Significance and Use
The measurement of the resistance to abrasion of textile and other materials is very complex. The resistance to abrasion is affected by many factors, such as the inherent mechanical properties of the fibers; the dimensions of the fibers; the structure of the yarns; the construction of the fabrics; and the type, kind, and amount of finishing material added to the fibers, yarns, or fabric.
The resistance to abrasion is also greatly affected by the conditions of the tests, such as the nature of abradant, variable action of the abradant over the area of specimen abraded, the tension of the specimen, the pressure between the specimen and abradant, and the dimensional changes in the specimens.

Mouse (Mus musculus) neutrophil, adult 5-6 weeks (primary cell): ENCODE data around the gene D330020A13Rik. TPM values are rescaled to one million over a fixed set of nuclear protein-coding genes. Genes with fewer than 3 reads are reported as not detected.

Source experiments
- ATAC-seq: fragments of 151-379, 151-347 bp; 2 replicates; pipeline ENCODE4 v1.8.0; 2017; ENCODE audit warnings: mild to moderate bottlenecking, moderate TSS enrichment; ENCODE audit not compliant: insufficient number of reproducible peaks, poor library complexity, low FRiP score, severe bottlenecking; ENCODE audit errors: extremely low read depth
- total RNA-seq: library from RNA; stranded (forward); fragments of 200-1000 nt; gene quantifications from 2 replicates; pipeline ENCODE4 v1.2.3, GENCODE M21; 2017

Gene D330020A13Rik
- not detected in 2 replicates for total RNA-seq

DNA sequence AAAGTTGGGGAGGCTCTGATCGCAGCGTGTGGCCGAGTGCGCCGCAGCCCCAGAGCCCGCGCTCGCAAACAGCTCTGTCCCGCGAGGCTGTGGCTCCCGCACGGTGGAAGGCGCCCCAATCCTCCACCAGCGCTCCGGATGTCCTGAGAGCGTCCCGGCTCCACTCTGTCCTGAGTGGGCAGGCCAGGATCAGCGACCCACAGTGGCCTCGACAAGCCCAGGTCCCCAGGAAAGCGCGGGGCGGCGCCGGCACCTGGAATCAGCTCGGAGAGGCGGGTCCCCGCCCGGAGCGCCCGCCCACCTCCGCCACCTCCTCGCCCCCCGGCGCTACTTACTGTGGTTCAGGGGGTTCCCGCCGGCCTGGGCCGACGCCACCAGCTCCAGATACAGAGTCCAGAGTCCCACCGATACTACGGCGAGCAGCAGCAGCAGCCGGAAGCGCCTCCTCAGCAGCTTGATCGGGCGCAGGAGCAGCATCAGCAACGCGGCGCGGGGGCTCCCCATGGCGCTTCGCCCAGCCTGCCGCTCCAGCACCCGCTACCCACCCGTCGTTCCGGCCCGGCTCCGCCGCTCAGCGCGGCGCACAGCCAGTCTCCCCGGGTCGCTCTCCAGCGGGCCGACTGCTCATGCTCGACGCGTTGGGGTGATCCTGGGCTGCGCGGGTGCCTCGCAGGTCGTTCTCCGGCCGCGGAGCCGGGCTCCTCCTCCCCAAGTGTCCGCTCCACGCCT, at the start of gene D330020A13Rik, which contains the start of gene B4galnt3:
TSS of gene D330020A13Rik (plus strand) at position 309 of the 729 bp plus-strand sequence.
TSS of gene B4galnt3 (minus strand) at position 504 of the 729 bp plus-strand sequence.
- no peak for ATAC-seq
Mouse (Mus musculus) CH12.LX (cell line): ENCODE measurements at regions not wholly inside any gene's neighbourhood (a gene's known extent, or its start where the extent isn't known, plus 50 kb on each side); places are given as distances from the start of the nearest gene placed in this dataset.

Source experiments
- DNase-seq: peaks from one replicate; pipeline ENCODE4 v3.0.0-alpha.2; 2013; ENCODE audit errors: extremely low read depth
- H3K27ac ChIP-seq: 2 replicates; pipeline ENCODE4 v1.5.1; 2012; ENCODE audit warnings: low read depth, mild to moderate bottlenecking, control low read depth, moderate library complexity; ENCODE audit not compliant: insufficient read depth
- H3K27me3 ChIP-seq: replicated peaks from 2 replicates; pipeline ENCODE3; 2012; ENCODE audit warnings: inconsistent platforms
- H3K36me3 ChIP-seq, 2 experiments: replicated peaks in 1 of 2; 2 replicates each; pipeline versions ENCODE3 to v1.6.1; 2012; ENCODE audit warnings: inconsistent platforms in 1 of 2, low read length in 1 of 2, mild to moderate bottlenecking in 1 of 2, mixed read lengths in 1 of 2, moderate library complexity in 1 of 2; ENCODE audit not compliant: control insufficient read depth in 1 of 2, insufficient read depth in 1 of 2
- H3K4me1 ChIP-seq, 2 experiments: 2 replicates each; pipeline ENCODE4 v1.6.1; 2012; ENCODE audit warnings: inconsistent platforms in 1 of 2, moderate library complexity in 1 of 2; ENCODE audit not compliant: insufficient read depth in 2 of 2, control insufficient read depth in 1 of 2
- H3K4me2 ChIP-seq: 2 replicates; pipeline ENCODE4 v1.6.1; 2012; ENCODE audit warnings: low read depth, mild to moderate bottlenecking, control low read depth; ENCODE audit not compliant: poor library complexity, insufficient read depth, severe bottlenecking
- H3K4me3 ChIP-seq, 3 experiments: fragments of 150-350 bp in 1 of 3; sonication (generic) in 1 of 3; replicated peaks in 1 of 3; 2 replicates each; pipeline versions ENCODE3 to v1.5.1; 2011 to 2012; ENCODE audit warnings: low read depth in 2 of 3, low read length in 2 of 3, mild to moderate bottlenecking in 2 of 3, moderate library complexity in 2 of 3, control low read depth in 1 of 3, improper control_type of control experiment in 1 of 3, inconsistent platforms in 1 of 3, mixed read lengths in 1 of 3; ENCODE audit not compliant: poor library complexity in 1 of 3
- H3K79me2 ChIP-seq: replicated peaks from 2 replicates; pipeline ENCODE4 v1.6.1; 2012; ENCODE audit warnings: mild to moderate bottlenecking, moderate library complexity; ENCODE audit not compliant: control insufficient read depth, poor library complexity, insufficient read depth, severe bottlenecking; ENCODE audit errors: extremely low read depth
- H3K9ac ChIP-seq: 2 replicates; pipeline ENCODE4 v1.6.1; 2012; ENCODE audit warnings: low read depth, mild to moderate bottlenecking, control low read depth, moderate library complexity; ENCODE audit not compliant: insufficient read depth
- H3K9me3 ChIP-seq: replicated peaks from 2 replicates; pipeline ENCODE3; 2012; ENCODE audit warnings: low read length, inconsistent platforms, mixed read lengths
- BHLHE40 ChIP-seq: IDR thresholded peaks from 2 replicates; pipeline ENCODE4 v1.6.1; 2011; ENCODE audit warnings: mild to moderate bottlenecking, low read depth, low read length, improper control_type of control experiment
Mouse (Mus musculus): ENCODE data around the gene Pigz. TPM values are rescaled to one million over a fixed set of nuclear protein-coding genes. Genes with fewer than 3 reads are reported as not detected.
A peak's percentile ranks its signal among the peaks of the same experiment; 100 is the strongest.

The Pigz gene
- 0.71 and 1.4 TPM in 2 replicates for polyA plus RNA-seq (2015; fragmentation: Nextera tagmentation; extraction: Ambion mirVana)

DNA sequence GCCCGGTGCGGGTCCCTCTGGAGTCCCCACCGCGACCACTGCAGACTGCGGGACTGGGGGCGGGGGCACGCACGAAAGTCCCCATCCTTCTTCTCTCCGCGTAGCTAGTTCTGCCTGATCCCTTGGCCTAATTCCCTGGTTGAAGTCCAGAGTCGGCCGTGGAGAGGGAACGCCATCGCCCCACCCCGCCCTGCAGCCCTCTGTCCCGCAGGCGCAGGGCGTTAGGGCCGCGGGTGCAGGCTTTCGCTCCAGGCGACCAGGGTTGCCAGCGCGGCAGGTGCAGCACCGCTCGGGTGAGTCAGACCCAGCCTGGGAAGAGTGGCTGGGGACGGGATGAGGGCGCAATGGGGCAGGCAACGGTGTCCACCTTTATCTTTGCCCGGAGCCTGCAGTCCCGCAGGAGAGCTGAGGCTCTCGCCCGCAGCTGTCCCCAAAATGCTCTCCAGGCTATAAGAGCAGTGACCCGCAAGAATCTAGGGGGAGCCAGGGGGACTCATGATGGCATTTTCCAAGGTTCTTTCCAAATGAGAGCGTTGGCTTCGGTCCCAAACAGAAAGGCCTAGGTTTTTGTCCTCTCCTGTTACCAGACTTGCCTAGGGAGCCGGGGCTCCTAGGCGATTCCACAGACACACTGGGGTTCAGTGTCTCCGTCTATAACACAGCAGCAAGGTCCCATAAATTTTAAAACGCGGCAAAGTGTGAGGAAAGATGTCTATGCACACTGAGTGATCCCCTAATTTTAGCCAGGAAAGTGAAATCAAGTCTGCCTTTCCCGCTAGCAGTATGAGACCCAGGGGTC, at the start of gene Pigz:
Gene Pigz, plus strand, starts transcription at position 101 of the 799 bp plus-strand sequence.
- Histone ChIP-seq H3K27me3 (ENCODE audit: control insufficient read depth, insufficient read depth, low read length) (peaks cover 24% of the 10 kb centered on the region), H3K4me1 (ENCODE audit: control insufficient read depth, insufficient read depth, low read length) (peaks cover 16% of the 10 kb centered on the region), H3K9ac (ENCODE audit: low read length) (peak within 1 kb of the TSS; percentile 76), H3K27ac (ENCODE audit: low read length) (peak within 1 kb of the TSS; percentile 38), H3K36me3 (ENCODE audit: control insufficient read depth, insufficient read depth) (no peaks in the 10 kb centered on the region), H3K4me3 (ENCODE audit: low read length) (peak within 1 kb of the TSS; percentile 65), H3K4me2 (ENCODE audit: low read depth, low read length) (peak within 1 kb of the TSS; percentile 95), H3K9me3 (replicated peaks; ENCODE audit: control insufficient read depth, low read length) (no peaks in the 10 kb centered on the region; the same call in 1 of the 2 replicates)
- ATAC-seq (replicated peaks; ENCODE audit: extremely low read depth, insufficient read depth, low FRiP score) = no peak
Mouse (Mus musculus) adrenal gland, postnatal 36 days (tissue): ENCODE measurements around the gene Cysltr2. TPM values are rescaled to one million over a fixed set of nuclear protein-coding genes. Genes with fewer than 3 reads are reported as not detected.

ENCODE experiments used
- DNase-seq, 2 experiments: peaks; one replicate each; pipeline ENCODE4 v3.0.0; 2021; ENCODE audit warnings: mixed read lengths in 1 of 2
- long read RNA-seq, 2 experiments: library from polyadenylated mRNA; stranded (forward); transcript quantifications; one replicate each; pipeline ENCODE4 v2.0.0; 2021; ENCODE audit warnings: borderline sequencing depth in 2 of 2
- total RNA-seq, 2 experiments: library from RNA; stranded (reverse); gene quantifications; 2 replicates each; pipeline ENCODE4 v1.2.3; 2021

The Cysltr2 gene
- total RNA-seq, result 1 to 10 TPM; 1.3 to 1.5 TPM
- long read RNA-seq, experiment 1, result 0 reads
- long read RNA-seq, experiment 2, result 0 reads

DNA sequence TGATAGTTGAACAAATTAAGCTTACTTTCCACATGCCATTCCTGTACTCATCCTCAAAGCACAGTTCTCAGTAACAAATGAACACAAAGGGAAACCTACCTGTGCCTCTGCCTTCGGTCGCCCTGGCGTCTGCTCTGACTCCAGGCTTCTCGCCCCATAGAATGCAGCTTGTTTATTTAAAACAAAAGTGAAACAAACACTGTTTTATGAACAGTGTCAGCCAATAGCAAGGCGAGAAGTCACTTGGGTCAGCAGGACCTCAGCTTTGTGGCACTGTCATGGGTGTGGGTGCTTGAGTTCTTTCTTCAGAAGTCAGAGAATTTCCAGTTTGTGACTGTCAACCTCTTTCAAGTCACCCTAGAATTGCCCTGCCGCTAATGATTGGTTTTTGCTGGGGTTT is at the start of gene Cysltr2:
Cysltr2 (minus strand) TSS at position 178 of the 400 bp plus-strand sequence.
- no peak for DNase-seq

Abrasion tests are all subject to variation due to changes in the abradant during specific tests. The abradant must accordingly be discarded at frequent intervals or checked periodically against a standard. With disposable abradants, the abradant is used only once or discarded after limited use. With permanent abradants that use hardened metal or equivalent surfaces, it is assumed that the abradant will not change appreciably in a specific series of tests. Similar abradants used in different laboratories will not change at the same rate, due to differences in usage. Permanent abradants may also change due to pick up of finishing or other material from test fabrics and must accordingly be cleaned at frequent intervals. The measurement of the relative amount of abrasion may also be affected by the method of evaluation and may be influenced by the judgment of the operator.